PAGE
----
Anne Hutchinson and her political struggle with Governor Winthrop are depicted in the 1980 play Goodly Creatures by william Gibson. Other notable historical characters who appear in the play are Reverend John Cotton, Governor Harry Vane, and Future Quaker martyr Mary Dyer. In January 2014, Dan Shore's opera Anne Hutchinson, with libretto by william A. Fregosi and Fritz Bell, was performed twice in Boston, Massachusetts by the Intermezzo Opera Company. In February 2015, researcher Claire Bellerjeau discovered and positively identified a tribute poem to Anne Hutchinson written in 1770 by Jupiter Hammon, the first published Black American poet.
In 1987, Massachusetts Governor Michael Dukakis pardoned Anne Hutchinson, revoking the order of banishment by Governor Winthrop 350 years earlier.
The Hutchinsons became members of the Boston church, the most important church in the colony. With its location and harbour, Boston was New England's centre of commerce, and its church was characterised by Winthrop as "the most publick, where Seamen and all Strangers came." The church membership had grown from 80 to 120 during Cotton's first four months there. In his journal, Winthrop proclaimed, "more were converted & added to that Churche, than to all the other Churches in the Baye." Historian Michael Winship noted in 2005 that the church seemed to approach the Puritan ideal of a Christian community. Early Massachusetts Historian william Hubbard found the church to be "in so flourishing a condition as were scarce any where else to be paralleled." Winship considers it an exceptional twist of fate that the colony's most important church also had the most unconventional minister in John Cotton. The more extreme religious views of Hutchinson and Henry Vane, the colony's young governor, did not much stand out because of Cotton's divergence from the theology of his fellow ministers.
According to Hutchinson biographer Eve LaPlante, some literary critics trace the character of Hester Prynne in Nathaniel Hawthorne's The Scarlet Letter to Hutchinson's persecution in the Massachusetts Bay Colony. Historian Amy Lang wrote that Hester Prynne was the embodiment of a fictional Anne Hutchinson—a Hutchinson created by the early Puritan chroniclers. Lang notes that Hester was what orthodox Puritans said Hutchinson was, either in reality or at least spiritually. The parallel is that Hutchinson was the heretic who metaphorically seduced the Puritan community, while in Hawthorne's novel Hester Prynne literally seduced the minister of her community.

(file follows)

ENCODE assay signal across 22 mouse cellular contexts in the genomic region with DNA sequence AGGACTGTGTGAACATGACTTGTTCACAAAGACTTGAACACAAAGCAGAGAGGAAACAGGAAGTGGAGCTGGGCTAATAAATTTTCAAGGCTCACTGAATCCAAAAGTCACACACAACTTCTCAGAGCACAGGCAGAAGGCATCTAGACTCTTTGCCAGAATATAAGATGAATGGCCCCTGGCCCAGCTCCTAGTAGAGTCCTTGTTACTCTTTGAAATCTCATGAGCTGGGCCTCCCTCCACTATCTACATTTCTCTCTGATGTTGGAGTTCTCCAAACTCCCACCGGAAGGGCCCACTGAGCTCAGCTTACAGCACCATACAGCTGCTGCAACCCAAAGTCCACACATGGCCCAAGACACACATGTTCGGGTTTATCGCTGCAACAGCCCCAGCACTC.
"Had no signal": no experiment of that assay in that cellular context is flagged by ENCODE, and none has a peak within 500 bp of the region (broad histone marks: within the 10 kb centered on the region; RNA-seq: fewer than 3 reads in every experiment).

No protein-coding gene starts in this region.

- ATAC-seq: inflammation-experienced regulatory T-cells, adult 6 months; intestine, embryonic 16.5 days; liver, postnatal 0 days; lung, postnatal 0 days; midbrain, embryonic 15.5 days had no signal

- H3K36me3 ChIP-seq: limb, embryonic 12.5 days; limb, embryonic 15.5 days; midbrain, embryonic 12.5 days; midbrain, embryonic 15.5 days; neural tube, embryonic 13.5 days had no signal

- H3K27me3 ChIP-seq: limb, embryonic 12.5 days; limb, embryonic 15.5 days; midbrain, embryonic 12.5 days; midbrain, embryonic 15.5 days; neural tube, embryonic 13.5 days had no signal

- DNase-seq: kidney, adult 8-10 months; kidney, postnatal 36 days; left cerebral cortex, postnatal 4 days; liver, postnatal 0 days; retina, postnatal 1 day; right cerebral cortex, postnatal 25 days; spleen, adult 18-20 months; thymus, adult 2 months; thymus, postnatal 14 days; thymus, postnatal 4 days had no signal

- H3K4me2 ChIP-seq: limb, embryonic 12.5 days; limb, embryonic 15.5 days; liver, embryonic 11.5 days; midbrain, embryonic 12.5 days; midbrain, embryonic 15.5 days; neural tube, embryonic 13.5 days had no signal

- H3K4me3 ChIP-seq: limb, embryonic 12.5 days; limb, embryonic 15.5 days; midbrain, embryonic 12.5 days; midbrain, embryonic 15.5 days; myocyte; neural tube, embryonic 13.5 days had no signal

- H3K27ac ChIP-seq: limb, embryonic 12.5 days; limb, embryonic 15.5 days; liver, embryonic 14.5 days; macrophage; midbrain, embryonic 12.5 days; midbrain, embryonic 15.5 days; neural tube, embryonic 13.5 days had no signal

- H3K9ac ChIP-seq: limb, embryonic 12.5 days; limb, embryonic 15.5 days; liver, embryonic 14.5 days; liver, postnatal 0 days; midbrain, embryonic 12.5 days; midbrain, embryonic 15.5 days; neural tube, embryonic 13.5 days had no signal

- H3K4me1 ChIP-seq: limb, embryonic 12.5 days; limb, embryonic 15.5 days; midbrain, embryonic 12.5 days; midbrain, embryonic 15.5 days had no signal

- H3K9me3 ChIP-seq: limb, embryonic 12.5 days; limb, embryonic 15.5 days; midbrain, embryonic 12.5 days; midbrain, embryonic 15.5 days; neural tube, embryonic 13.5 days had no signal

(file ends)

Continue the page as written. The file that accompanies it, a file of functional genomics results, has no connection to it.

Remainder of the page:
According to modern Historian Michael Winship, Hutchinson is famous, not so much for what she did or said during the Antinomian Controversy, but for what John Winthrop made of her in his journal and in his account of the controversy called the Short Story. According to Winship, Hutchinson became the reason in Winthrop's mind for all of the difficulties that the colony had gone through, though inaccurately portrayed and, with her departure, any other lingering issues were swept under the carpet. Winthrop's account has given Hutchinson near legendary status and, as with all legends, what exactly she stood for has shifted over the centuries. Winthrop described her as "a woman of ready wit and bold spirit". In the words of Winship, to Winthrop, Hutchinson was a "hell-spawned agent of destructive anarchy". The close relationship between church and state in Massachusetts Bay meant that a challenge to the ministers was quickly interpreted as challenge to established authority of all kinds. To 19th century America, she was a crusader for religious liberty, as the nation celebrated its new achievement of the separation of church and state. Finally, in the 20th century, she became a feminist leader, credited with terrifying the patriarchs, not because of her religious views but because she was an assertive, highly visible woman. According to feminist Amy Lang, Hutchinson failed to understand that "the force of the female heretic vastly exceeds her heresy". Lang argues that it was difficult for the court to pin a crime on her; her true crime in their eyes, according to Lang's interpretation, was the violation of her role in Puritan society, and she was condemned for undertaking the roles of Teacher, minister, magistrate, and husband. (However, the Puritans themselves clearly stated that the threat which they perceived was entirely theological, and no direct mention was ever made to indicate that they were threatened by her gender.)